Bangladesh did not gain much from the 10th ministerial conference of the World Trade Organisation in Kenya as global leaders failed to reach a consensus on key deals, analysts said yesterday.
The leaders failed to agree on a deal, among others, that would have extended meaningful duty-free access to goods from poor nations to developing and developed ones.
While the least-developed countries like Bangladesh currently enjoy duty-free access for 97 percent of its goods thanks to a consensus reached at the fifth ministerial meet in Hong Kong, it is not turning out to be very beneficial for them.
The reason is, many countries are leaving out the major export items of the LDCs from the list of products that qualify for duty-free access.
For instance, Bangladesh's main export item, garment, does not qualify for duty-free access to the US, its major shipping destination.
But African LDCs, for whom garment is not a major export item, enjoy duty-free access to the US.
Bangladesh tried to raise this issue at the WTO conference in the Kenyan capital of Nairobi but did not get any support from the African LDCs, said Mustafizur Rahman, executive director of the Centre for Policy Dialogue, at a press briefing at the Brac Centre Inn in Dhaka.
The CPD research team also joined the Bangladeshi delegation in Nairobi for the four-day WTO meeting that came to an end on December 19.
The think-tank organised the press conference to deliver its formal reaction on the recently concluded WTO meeting.
Rather, the developed countries agreed to suspend subsidies on cotton so that four African countries can benefit from cotton trade worldwide, he said. “Here, I want to say, in future, the cotton price might go up globally, as the developed countries' decision of suspension of subsidies will come into effect soon.”
In this case, Bangladesh will have to import cotton at higher prices, as the country is poised to be the highest cotton importer this season, surpassing China.
The world leaders also could not advance the discussion on the waiver in services to a satisfactory level at the meeting, he said.
“In this case too, the discussion remained unfinished and again the LDCs lost the opportunity.”
The world leaders also could not show any good progress in ratifying the Trade Facilitation Agreement that was adopted at the ninth WTO ministerial conference in Indonesia in 2013.
“Finally, I will say the discussion at the WTO was not inclusive, as some major players such as India, Brazil, China, the EU and the US discussed exclusively in the meeting.”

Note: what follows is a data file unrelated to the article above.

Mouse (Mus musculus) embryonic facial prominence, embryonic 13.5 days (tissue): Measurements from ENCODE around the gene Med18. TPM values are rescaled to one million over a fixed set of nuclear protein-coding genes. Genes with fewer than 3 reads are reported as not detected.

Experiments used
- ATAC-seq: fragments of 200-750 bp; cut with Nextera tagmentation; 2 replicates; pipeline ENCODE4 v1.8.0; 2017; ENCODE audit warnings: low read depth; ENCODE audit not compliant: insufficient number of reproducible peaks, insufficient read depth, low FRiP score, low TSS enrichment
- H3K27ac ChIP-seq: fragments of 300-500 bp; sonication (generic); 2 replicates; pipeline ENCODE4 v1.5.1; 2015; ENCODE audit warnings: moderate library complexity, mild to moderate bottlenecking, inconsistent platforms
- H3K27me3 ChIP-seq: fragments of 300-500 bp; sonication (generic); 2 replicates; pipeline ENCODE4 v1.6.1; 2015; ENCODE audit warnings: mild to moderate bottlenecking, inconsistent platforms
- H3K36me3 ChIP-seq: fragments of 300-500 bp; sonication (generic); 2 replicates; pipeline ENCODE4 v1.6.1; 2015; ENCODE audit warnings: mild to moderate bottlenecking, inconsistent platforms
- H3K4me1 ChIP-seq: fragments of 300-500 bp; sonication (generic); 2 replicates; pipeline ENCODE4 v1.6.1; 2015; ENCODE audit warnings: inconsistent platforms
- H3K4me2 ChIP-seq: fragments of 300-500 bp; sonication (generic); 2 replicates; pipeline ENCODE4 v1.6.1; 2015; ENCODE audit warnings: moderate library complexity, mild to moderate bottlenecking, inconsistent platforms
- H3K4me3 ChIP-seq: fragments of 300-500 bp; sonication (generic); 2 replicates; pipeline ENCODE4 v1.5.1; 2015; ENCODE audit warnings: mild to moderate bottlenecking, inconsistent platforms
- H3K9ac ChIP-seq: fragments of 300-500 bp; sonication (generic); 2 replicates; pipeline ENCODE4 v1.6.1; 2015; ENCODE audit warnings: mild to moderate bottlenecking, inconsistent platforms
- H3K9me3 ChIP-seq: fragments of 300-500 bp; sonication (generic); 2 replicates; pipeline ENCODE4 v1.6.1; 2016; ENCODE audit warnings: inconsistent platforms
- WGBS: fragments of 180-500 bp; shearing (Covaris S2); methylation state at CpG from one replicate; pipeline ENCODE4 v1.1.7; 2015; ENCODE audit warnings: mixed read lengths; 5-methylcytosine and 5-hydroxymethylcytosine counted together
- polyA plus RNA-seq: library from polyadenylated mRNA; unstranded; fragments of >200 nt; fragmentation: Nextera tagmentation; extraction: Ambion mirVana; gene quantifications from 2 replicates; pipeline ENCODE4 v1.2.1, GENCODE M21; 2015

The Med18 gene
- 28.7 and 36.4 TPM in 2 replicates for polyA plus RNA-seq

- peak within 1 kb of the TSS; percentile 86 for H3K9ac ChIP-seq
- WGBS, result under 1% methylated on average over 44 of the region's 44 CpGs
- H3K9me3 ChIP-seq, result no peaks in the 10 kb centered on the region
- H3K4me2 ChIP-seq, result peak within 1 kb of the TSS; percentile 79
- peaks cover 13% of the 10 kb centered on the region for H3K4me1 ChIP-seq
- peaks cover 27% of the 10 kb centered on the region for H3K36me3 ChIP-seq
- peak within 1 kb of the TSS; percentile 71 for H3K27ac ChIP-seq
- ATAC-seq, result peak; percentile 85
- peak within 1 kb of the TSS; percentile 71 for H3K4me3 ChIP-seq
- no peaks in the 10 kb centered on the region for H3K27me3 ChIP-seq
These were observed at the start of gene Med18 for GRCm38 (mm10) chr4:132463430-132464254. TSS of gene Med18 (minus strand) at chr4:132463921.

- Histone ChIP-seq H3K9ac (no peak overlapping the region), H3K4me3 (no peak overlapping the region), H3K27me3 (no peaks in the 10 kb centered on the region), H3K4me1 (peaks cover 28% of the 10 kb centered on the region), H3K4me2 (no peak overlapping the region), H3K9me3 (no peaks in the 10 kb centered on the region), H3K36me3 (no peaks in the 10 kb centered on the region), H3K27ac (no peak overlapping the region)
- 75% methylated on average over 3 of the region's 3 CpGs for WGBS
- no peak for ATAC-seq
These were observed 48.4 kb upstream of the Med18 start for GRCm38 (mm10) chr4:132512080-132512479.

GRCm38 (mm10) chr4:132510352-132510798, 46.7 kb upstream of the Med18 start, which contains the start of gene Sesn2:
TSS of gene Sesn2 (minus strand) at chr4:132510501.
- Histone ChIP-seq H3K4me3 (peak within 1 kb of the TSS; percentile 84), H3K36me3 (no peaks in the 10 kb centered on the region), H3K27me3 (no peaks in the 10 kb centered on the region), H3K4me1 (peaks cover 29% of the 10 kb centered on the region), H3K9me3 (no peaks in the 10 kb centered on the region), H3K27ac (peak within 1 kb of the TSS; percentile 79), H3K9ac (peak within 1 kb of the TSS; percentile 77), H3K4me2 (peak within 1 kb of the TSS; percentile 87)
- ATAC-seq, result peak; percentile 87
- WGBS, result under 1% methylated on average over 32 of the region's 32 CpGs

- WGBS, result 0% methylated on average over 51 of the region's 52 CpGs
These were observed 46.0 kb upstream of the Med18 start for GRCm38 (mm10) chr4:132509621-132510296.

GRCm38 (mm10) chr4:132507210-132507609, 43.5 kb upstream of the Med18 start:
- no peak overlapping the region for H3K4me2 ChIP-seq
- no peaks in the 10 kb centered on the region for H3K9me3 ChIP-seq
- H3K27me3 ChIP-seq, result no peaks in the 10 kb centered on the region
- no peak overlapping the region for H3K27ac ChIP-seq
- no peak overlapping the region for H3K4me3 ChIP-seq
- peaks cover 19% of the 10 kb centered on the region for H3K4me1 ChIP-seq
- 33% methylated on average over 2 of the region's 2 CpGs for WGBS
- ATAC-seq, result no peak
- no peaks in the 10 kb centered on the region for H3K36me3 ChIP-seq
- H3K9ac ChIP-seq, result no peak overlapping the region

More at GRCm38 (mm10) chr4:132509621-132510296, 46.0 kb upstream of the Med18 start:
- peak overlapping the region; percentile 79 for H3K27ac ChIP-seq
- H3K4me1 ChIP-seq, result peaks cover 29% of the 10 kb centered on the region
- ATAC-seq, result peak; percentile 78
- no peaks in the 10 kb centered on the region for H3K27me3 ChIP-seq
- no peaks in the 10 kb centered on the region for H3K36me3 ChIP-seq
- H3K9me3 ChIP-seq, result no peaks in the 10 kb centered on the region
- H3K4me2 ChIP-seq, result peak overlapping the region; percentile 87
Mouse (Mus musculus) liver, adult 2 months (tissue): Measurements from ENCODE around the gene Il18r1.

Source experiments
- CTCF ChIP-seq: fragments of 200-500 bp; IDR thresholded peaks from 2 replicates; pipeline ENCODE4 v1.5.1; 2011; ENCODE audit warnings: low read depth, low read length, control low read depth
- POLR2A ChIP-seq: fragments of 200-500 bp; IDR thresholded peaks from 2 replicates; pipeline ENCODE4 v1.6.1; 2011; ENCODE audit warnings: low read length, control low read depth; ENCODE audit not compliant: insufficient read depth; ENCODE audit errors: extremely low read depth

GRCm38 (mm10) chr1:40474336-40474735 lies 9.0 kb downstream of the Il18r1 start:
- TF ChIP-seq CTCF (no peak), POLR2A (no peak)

Rahman now advised the government to find ways to sign agreements such as the Trans Pacific Partnership, through which it can get duty-free access for its garment products.
Echoing the views of Rahman, Debapriya Bhattacharya, distinguished fellow of the CPD, also suggested the government devise a strong trade strategy so that the country can be more competitive in the changed global scenario.
Bangladesh will have to consider three important issues while formulating the strategies, Bhattacharya said.
They are: continuing the leadership of the LDC group in the WTO, joining bilateral and multilateral trade agreements like the EU and the TPP, and playing strong roles in the regional and sub-regional trade deals like the South Asian Free Trade Area.
“Bangladesh should strengthen the research as many things are happening and will happen in the repositioning of the global scenario like unstable global security challenge and climate change impacts,” Bhattacharya said.
The global leaders though managed to strike a deal on the relaxation of rules of origin of products, which will be beneficial for LDCs. Rules of origin are the criteria needed to determine the national source of a product.
From now, LDCs will enjoy duty-free access if only 25 percent value is added in their respective countries, even if the raw materials were sourced from other countries, Rahman said.
In other words, a product will qualify as “made in an LDC” even if manufacturers use imported materials up to 75 percent of the final value of the product.